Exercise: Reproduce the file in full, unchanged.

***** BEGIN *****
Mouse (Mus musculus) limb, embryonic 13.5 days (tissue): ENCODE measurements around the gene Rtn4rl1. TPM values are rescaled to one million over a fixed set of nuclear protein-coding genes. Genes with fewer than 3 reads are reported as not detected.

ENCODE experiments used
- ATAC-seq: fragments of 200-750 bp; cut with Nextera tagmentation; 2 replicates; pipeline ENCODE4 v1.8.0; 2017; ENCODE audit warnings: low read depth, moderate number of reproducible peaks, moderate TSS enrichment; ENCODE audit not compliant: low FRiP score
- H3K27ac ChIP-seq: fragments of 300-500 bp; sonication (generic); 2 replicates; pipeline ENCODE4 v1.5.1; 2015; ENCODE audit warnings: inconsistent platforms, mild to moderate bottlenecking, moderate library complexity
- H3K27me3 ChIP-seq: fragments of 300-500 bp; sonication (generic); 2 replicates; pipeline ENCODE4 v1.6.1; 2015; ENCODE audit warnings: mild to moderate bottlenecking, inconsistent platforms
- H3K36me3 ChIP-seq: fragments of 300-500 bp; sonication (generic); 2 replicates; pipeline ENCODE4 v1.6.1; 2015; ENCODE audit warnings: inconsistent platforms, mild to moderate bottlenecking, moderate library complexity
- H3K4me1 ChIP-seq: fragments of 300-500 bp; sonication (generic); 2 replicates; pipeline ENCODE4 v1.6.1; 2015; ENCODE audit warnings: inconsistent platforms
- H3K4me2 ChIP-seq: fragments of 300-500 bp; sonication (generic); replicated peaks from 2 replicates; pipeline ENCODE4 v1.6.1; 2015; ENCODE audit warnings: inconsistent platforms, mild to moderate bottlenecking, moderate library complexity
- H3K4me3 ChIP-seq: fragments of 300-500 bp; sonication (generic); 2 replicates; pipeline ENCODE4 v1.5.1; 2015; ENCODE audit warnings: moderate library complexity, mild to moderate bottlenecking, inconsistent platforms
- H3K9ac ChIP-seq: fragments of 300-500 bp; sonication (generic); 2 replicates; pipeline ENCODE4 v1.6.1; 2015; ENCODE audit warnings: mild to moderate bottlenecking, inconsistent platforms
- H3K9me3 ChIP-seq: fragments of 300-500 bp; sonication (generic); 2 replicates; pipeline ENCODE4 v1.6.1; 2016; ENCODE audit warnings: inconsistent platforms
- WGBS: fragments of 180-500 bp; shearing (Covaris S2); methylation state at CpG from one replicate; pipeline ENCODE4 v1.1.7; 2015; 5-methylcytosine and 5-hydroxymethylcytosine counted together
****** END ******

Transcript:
Mouse (Mus musculus) limb, embryonic 13.5 days (tissue): ENCODE measurements around the gene Rtn4rl1. TPM values are rescaled to one million over a fixed set of nuclear protein-coding genes. Genes with fewer than 3 reads are reported as not detected.

ENCODE experiments used
- ATAC-seq: fragments of 200-750 bp; cut with Nextera tagmentation; 2 replicates; pipeline ENCODE4 v1.8.0; 2017; ENCODE audit warnings: low read depth, moderate number of reproducible peaks, moderate TSS enrichment; ENCODE audit not compliant: low FRiP score
- H3K27ac ChIP-seq: fragments of 300-500 bp; sonication (generic); 2 replicates; pipeline ENCODE4 v1.5.1; 2015; ENCODE audit warnings: inconsistent platforms, mild to moderate bottlenecking, moderate library complexity
- H3K27me3 ChIP-seq: fragments of 300-500 bp; sonication (generic); 2 replicates; pipeline ENCODE4 v1.6.1; 2015; ENCODE audit warnings: mild to moderate bottlenecking, inconsistent platforms
- H3K36me3 ChIP-seq: fragments of 300-500 bp; sonication (generic); 2 replicates; pipeline ENCODE4 v1.6.1; 2015; ENCODE audit warnings: inconsistent platforms, mild to moderate bottlenecking, moderate library complexity
- H3K4me1 ChIP-seq: fragments of 300-500 bp; sonication (generic); 2 replicates; pipeline ENCODE4 v1.6.1; 2015; ENCODE audit warnings: inconsistent platforms
- H3K4me2 ChIP-seq: fragments of 300-500 bp; sonication (generic); replicated peaks from 2 replicates; pipeline ENCODE4 v1.6.1; 2015; ENCODE audit warnings: inconsistent platforms, mild to moderate bottlenecking, moderate library complexity
- H3K4me3 ChIP-seq: fragments of 300-500 bp; sonication (generic); 2 replicates; pipeline ENCODE4 v1.5.1; 2015; ENCODE audit warnings: moderate library complexity, mild to moderate bottlenecking, inconsistent platforms
- H3K9ac ChIP-seq: fragments of 300-500 bp; sonication (generic); 2 replicates; pipeline ENCODE4 v1.6.1; 2015; ENCODE audit warnings: mild to moderate bottlenecking, inconsistent platforms
- H3K9me3 ChIP-seq: fragments of 300-500 bp; sonication (generic); 2 replicates; pipeline ENCODE4 v1.6.1; 2016; ENCODE audit warnings: inconsistent platforms
- WGBS: fragments of 180-500 bp; shearing (Covaris S2); methylation state at CpG from one replicate; pipeline ENCODE4 v1.1.7; 2015; 5-methylcytosine and 5-hydroxymethylcytosine counted together